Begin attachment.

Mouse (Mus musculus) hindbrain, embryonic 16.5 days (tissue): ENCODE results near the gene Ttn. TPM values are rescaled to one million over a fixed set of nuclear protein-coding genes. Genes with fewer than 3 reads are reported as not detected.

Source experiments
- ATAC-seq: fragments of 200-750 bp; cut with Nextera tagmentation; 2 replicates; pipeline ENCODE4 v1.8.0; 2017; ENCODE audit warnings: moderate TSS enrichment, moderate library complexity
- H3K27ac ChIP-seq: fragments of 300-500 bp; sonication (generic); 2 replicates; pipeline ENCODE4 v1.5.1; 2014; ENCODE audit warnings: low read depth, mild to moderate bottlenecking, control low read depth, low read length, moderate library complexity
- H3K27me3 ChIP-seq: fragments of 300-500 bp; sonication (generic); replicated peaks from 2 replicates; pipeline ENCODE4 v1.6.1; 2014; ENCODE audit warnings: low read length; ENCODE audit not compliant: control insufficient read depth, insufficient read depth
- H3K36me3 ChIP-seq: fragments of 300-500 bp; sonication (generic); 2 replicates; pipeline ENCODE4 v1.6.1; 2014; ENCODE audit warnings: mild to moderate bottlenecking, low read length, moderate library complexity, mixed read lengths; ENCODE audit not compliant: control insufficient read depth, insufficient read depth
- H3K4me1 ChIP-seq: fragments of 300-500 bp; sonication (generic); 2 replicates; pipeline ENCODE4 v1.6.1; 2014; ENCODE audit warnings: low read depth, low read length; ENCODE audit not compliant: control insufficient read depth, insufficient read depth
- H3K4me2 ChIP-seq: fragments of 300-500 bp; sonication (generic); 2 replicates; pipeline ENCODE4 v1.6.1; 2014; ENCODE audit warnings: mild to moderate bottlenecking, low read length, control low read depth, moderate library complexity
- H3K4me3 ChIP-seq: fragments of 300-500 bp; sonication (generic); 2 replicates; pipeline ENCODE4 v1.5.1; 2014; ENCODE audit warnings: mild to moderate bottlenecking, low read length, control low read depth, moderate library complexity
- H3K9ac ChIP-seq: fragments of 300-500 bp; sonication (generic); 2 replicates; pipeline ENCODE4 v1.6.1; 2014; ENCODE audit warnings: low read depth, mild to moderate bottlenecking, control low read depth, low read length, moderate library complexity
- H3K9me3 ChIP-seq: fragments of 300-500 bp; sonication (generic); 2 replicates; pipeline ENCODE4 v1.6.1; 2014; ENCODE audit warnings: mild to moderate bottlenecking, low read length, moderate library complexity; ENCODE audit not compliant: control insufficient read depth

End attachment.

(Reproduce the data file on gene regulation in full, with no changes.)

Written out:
Mouse (Mus musculus) hindbrain, embryonic 16.5 days (tissue): ENCODE results near the gene Ttn. TPM values are rescaled to one million over a fixed set of nuclear protein-coding genes. Genes with fewer than 3 reads are reported as not detected.

Source experiments
- ATAC-seq: fragments of 200-750 bp; cut with Nextera tagmentation; 2 replicates; pipeline ENCODE4 v1.8.0; 2017; ENCODE audit warnings: moderate TSS enrichment, moderate library complexity
- H3K27ac ChIP-seq: fragments of 300-500 bp; sonication (generic); 2 replicates; pipeline ENCODE4 v1.5.1; 2014; ENCODE audit warnings: low read depth, mild to moderate bottlenecking, control low read depth, low read length, moderate library complexity
- H3K27me3 ChIP-seq: fragments of 300-500 bp; sonication (generic); replicated peaks from 2 replicates; pipeline ENCODE4 v1.6.1; 2014; ENCODE audit warnings: low read length; ENCODE audit not compliant: control insufficient read depth, insufficient read depth
- H3K36me3 ChIP-seq: fragments of 300-500 bp; sonication (generic); 2 replicates; pipeline ENCODE4 v1.6.1; 2014; ENCODE audit warnings: mild to moderate bottlenecking, low read length, moderate library complexity, mixed read lengths; ENCODE audit not compliant: control insufficient read depth, insufficient read depth
- H3K4me1 ChIP-seq: fragments of 300-500 bp; sonication (generic); 2 replicates; pipeline ENCODE4 v1.6.1; 2014; ENCODE audit warnings: low read depth, low read length; ENCODE audit not compliant: control insufficient read depth, insufficient read depth
- H3K4me2 ChIP-seq: fragments of 300-500 bp; sonication (generic); 2 replicates; pipeline ENCODE4 v1.6.1; 2014; ENCODE audit warnings: mild to moderate bottlenecking, low read length, control low read depth, moderate library complexity
- H3K4me3 ChIP-seq: fragments of 300-500 bp; sonication (generic); 2 replicates; pipeline ENCODE4 v1.5.1; 2014; ENCODE audit warnings: mild to moderate bottlenecking, low read length, control low read depth, moderate library complexity
- H3K9ac ChIP-seq: fragments of 300-500 bp; sonication (generic); 2 replicates; pipeline ENCODE4 v1.6.1; 2014; ENCODE audit warnings: low read depth, mild to moderate bottlenecking, control low read depth, low read length, moderate library complexity
- H3K9me3 ChIP-seq: fragments of 300-500 bp; sonication (generic); 2 replicates; pipeline ENCODE4 v1.6.1; 2014; ENCODE audit warnings: mild to moderate bottlenecking, low read length, moderate library complexity; ENCODE audit not compliant: control insufficient read depth